Eroding the separation of powers

As NSW Greens candidate for the Senate in 2025 Eddie Lloyd put it on X on Monday, this cloaking of McBride’s case in secrecy, as well as that of whistleblowers Bernard Collaery and Witness K, and the distinctly Kafkaesque secret trialling of Witness J, comes at an often overlooked cost to democracy.

The lawyer reminds that “the foundation of our democracy is the separation of powers”, which involves three branches of government: the parliament, which passes laws, the executive that exercises them, along with the judiciary that serves to administer the law.

And as each branch has its own powers and responsibilities, the three institutions work to keep each other in check.

However, there is little separation between the parliament and the executive, with the ministers of the latter being made up of members of the former, and the only truly distinct separation of the powers is between the judiciary and the other two branches.

“But the McBride case, and the case of Collaery and Witness K, has illustrated that the separation of powers doctrine is in trouble,” the lawyer maintained.

“What kind of democracy do we have if the attorney general can intervene in the court’s jurisdiction and remove evidence and stick it in a safe that the judge is not even allowed?”

Lloyd asserts, as McBride has on many occasions himself, that “what is so frightening about this case” is that it highlights the fact that democratic processes are incrementally being eroded in this country and the authoritarian creep is now developing into a slow trot.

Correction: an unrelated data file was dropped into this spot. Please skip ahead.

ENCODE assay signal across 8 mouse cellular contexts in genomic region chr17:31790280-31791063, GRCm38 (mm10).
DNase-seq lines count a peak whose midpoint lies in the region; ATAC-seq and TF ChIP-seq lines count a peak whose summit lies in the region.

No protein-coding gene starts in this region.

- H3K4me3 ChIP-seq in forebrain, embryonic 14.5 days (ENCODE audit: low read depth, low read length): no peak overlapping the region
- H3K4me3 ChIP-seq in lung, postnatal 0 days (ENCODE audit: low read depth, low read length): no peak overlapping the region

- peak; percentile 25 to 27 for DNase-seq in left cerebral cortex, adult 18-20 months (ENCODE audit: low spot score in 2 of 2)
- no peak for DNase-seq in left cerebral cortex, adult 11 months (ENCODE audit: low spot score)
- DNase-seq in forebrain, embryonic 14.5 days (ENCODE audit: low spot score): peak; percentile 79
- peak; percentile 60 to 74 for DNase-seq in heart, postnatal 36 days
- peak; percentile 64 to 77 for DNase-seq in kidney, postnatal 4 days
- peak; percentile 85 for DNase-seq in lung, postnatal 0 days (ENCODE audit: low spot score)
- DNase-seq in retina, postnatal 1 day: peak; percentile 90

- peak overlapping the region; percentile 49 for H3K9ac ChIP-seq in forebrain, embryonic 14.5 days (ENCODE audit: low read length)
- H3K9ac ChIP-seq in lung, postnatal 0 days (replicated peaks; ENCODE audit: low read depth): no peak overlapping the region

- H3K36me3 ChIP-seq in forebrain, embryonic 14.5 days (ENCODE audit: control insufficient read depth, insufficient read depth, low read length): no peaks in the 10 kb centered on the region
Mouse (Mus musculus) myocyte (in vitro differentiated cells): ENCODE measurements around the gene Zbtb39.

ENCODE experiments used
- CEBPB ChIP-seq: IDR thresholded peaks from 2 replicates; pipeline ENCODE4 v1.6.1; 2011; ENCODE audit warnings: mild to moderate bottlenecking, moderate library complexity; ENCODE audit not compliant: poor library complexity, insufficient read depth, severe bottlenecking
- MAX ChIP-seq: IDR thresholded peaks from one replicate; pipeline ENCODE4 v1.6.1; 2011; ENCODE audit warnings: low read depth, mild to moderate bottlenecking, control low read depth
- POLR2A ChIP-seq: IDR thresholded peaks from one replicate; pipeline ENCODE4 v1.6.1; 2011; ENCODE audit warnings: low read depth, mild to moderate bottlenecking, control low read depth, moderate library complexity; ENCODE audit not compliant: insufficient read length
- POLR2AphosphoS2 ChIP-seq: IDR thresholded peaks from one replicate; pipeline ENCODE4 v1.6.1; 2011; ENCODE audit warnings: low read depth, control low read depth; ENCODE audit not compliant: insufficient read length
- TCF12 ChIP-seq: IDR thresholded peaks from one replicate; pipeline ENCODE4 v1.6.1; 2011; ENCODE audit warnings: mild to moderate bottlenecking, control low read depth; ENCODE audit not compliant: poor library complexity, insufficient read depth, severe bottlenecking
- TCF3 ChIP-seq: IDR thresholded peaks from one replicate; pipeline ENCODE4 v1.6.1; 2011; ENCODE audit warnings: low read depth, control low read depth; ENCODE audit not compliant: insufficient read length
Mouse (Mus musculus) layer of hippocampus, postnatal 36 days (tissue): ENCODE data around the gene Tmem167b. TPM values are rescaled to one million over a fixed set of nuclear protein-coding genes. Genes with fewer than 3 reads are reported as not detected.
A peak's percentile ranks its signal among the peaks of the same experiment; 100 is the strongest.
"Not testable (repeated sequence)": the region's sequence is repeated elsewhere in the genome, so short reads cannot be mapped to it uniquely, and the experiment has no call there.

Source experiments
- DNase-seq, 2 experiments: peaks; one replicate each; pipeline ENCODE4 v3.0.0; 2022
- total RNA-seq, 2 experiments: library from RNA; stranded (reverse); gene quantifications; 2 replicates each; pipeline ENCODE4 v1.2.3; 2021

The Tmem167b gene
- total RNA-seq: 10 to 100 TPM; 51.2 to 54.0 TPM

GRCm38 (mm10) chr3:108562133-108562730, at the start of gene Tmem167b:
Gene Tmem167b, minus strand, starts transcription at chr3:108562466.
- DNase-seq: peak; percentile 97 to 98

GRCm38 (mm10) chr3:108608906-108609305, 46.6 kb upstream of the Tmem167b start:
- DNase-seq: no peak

“That is an issue squarely in the public interest,” Lloyd wrote upon the social media platform earlier this week, “and I hope that what has been revealed today leads to media reporting on the real issues here and not the personality of the person who blew the whistle.”

Truth is a lonely warrior

As McBride told SCL in the past, he was a true believer, which meant he was serving as an ADF lawyer as he believed in the virtues that the institution is supposed to uphold. But he then took issue with the extralegal manner in which it was being run, as others have with what the ABC exposed.

Three years later, the government caught up with the national broadcaster, when it published The Brereton report, which was an inquiry into war crimes in Afghanistan that recommended 19 ADF personnel and 23 incidents be investigated over potential war crimes.

The report also goes to great pains to make understood that while Australian special forces troops were flagrantly breaching international law, any understanding of this failed to go beyond the level of patrol commander, meaning upper levels of ADF management were not privy to any such crime.

“Unless we can stop the trajectory, we will become a more or less totalitarian regime with a sunny climate,” McBride said during a 2021 interview. However, the fact that he’s to be sentenced next Tuesday, 14 May, is testament to the fact that society is continuing to cruise down that same path.

“Everybody needs to stand up against what’s going on in Australia, because if you put the good people in gaol, we won’t have too many more good people in the future,” the truthteller added in conclusion.

Main photo: David McBride speaks at a rally for Julian Assange in December 2022. Photo credit: Paul Gregoire

Receive all of our articles weekly


Paul Gregoire

Paul Gregoire is a Sydney-based journalist and writer. He's the winner of the 2021 NSW Council for Civil Liberties Award For Excellence In Civil Liberties Journalism. Prior to Sydney Criminal Lawyers®, Paul wrote for VICE and was the news editor at Sydney’s City Hub.

Your Opinion Matters